Deep Valley (1947) is a movie where the telling of the story is probably more important than the story itself; indeed, what is likely to be most memorable to the audience is the poetic cinematography by cameraman Ted McCord. In post-World War II Hollywood, film noir was sometimes deliciously softened and morphed into romance by introspective sensitivity.
This is our entry in The 1947 Blogathon hosted by Shadows and Satin, and Speakeasy blogs. Have a look here at the other great bloggers participating.
Directed by Jean Negulseco, we get the feeling Deep Valley was a warm-up for his Johnny Belinda the following year. The plot is familiar—a troubled young woman suffering from some handicap and shut off from the outside world is visited by an equally troubled stranger who will change her life. Ida Lupino plays the young woman with a natural, glowing gentleness. She is isolated on her parents’ remote property on the California coast, and traumatized by her parents’ estrangement. They live on separate floors of the house and do not communicate.
Veteran actress Fay Bainter is her self-pitying mother who playacts an invalid to punish her rough husband. Henry Hull is Ida’s scruffy, resentful father, who perhaps—though this is never really explored—feels guilty for the final argument which tore him and his wife apart when he struck her.
Ida Lupino is their whipping boy, the daughter caught between them, dismissed, used as a servant to clean and cook, but the worst torment for her is her parents’ hatred of each other and their failure to express any affection for her. The poor girl is starved for a kind word, let alone affection. Her tearful pleading for a sign of any love in the house once she can finally find the words is heartbreaking. Only her dog shows her any devotion. She escapes the house when she can and roams the woods with him, finding freedom in the outdoors. She stutters at home, but in the woods can converse quietly with the squirrel she feeds, and he scrambles onto her back.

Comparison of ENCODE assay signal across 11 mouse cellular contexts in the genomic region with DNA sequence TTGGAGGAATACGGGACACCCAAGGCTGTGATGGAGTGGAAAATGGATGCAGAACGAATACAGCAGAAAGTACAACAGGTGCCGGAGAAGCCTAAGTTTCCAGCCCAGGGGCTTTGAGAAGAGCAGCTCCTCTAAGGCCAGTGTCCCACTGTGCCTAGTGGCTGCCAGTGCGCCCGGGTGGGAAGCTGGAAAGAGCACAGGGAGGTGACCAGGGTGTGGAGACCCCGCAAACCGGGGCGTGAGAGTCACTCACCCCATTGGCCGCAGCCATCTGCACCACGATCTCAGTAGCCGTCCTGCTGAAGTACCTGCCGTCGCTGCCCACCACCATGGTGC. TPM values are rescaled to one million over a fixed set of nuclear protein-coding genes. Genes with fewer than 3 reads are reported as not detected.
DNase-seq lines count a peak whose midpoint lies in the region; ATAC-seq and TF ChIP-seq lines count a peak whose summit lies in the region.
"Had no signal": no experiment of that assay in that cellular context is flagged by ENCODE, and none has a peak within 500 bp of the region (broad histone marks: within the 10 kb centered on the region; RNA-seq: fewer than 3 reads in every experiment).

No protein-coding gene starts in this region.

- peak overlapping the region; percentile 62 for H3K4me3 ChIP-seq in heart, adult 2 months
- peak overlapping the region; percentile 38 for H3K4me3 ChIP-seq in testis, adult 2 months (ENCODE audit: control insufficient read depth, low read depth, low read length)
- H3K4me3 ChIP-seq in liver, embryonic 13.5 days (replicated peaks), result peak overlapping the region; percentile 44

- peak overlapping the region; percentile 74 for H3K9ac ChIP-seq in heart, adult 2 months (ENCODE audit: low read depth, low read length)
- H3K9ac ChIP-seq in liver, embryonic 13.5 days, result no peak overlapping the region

The stranger is played by Dane Clark. He is a convict on a chain gang who escapes. He and Ida find each other in the woods, and fall in love. He is a well-meaning guy, whose quick temper and lack of judgment has gotten him afoul with the law, but he is always repentant afterwards and baffled, frustrated that he almost always does the wrong thing. He is disillusioned by the world, as isolated from it in his chains as she is a prisoner of her home—but his love for her has a gentling influence. He finds peace; she finds love and acceptance.
It’s a kind of role in which I think Dane Clark was best used. Repeatedly referred to, ad nauseum, as the poor man’s John Garfield, Dane Clark did not have Garfield’s strengths, his particular way of playing the cussed and outcast. However, he had something Garfield did not: a manner of vulnerability that is eloquent and heart-wrenching. I find I like Clark less in hard villain roles because he does not play them as well as somebody like John Garfield. There is a mask, like he’s trying too hard. But give him a role like this, where he can be on a knife-edge of anger and anguish, where he can show his softer side as a tortured soul, and he’s wonderful.
A few particularly great scenes: when Garfield and Lupino lie along the brook and attempt to catch a fish, their exuberance at their success, and physical closeness leading to their first kiss, so much that we want to cheer the fish too.